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  1. #1
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    Starting DSP

    Hi!

    I've recently started electronics as a hobby, and after doing some PIC stuff, I want to try DSP coding (mainly for audio). I've been looking around on the net, mainly (manufacturer-wise) at Microchip's, TI's and Analog Devices' websites, trying to decide which DSP chip I want to use. However, the problem is (and I know this is going to sound silly), since I'm a begginner, I'm doing all my construction on breadboards (so far), and I don't want to buy a prototyping board, I need (I think) a chip that comes in DIP or PDIP packaging. Which seems to be none of the DSPs I want. Can anyone recommend a solution to my problem. eg. a DIP chip that I can just stick on my breadboard, adaptor sockets or something else.

    (oh yeah, regarding a programmer for it, I feel, given the programming spec for a chip, I could build a simple serial-port programmer for it with a PIC)

    Thanks!

  2. #2
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    Re: Starting DSP

    I would like to add to this, since maybe it will help Doogle and myself...

    PC soundcards are more than capable today, some with 96k sample rates. Is there a site with code / tutorials on getting started with DSP programming using sound cards?



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  3. #3
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    Re: Starting DSP

    I would like to suggest Microchip dsPIC30F2010-20E/SPG.

    You can also get free sample from them. To get more details check out this link -
    http://www.microchip.com/stellent/id...cName=en010329

    Only problem is the ICD2 is expensive.

    cheers.



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  4. #4
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    Starting DSP

    I suggest TI tms320vc54x serials, its ratio of capability and price is the best to the voice process.



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  5. #5
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    Re: Starting DSP

    I'd suggest you go for either TI's or Analog Devices' stuff: they are the mainstream DSP players, now and for long time to come. DSPic is just a microcontroller with added features, not really a DSP.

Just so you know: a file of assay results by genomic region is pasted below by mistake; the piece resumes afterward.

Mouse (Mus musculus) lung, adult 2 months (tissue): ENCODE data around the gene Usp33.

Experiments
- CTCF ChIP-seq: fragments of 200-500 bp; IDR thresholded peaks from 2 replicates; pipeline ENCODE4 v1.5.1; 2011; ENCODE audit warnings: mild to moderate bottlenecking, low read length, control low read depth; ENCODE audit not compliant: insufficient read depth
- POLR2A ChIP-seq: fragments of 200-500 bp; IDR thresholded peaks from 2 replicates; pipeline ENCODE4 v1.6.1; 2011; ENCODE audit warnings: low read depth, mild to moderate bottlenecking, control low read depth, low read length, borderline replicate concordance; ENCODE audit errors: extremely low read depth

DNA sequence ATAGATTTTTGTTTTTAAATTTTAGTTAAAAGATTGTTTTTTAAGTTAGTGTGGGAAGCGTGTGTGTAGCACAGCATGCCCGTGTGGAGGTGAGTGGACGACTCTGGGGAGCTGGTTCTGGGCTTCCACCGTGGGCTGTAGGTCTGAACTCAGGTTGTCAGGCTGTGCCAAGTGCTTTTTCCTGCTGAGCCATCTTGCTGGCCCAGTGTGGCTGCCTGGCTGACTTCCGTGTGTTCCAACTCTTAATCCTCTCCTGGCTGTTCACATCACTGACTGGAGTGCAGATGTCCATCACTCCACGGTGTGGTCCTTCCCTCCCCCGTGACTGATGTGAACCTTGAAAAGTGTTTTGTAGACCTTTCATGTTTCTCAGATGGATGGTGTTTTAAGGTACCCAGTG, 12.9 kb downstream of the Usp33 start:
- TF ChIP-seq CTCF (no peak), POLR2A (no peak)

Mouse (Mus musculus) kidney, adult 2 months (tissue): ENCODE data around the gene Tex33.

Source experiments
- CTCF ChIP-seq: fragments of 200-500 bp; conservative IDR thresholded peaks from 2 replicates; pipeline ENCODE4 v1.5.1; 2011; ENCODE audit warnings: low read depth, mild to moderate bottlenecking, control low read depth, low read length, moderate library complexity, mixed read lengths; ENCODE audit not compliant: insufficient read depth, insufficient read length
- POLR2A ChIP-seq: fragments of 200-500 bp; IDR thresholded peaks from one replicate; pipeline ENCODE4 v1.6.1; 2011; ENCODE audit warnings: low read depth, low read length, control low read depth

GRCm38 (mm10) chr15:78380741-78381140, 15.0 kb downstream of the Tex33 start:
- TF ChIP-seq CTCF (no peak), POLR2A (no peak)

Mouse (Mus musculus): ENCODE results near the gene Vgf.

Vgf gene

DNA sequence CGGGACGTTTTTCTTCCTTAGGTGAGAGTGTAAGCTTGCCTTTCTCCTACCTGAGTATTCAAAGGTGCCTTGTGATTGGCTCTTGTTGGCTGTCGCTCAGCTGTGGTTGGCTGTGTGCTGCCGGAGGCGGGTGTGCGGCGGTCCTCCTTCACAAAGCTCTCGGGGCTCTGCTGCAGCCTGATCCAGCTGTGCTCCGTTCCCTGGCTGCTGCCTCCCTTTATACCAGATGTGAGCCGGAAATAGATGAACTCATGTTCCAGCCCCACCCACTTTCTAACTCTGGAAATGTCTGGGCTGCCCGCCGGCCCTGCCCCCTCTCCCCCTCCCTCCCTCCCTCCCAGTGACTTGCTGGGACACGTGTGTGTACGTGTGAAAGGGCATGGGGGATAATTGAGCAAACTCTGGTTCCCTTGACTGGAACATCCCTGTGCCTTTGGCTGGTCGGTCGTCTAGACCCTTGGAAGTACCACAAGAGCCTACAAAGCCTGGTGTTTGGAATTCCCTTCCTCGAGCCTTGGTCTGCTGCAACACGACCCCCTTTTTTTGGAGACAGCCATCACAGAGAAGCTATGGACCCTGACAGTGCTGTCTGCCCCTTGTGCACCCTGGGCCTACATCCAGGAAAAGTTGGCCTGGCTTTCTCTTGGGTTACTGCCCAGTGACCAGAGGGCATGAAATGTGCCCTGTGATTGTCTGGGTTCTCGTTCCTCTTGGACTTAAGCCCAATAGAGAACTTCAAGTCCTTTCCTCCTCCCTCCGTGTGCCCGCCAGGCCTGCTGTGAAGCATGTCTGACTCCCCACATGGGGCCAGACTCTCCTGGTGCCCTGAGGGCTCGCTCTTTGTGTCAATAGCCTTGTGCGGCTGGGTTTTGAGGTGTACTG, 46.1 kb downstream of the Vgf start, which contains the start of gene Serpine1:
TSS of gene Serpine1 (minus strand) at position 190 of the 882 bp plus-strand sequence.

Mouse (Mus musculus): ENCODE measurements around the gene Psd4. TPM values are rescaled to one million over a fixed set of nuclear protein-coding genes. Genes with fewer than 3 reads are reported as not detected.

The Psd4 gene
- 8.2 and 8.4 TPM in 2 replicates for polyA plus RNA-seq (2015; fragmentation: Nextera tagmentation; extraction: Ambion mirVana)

If you just need the features of a microcontroller with added features, you'd better go for Motorola's 56F800 series (although I really don't like it too much). With TI and ADI you'll always find REAL DSPs with microcontroller features: PWM, ADC, etc.

    For TI, try to find out within the C2000 family.
    For ADI, go for either the ADMC or ADSP-2199x families.

    JaaC



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    Re: Starting DSP

    All the Analog and TI DSPs seem to be in packages with more pins than I have holes on my breadboard. I know I might be trying to run before I can walk, and it seems that what I'm looking for (semi-powerful DSP in a DIP or PDIP package) might not exist. My soldering is bad enough without having to try to solder 100+ pins just to try out a DSP (as I can't really afford a prototyping board).

    If someone can offer an alternative solution to my problem that'd be great. It doesn't *have* to be a DIP chip. maybe someone makes a cheap (cost of DSP + a tiny bit more) 'interface' board for a DSP, so that most of the control and logic is taken care of and I just need to connect a few lines instead of 100+, but is cheap enough that I can buy another one for each project (so not a prototyping board).



  7. #7
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    Re: Starting DSP

    If using through hole parts is your only option, then do a more thorough search about DSPic.

    Regards,

    JaaC



  8. #8
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    Re: Starting DSP

    Quote Originally Posted by jimbies
    I would like to suggest Microchip dsPIC30F2010-20E/SPG.
    I would suggest dsPIC as well. But I think dsPIC is still new. Not much application notes.



  9. #9
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    Re: Starting DSP

    [/quote] DIP chip that I can just stick on my breadboard, adaptor sockets or something else.

    If you are looking for a kind of connector to "transform" chips into DIP, try "machine tooled" on jameco.com

    There are some sockets that u would like there.



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  10. #10
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    Re: Starting DSP

    Sorry for that quote thing, just learining to use that.....

    it should have bee the first part a quote and the sdecond the real thing... sorry

    Look for Machine tooled on jameco or some other electronics supliers, they are not expensives either.



  11. #11
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    Re: Starting DSP

    Are they available for 100 LQFP packages? I'd love to see that!!!

    JaaC



  12. #12
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    Re: Starting DSP

    I came across this japaneese site ..This guys has some DSP projects that you can do and he uses a simple AVR and amanzingly also a small DRAM
    this project can be migrated to a lot of cpus (better to use on with a harware multiplier like the cygnal ).. with a little more power ..But to start doing DSP is starting point !
    you can learn to do
    DELAY
    ECHO
    PITCH CONVERSION
    PITCH MODULATION
    FILTER
    BALANCE MODULATION

    http://elm-chan.org/works/vp/report.html



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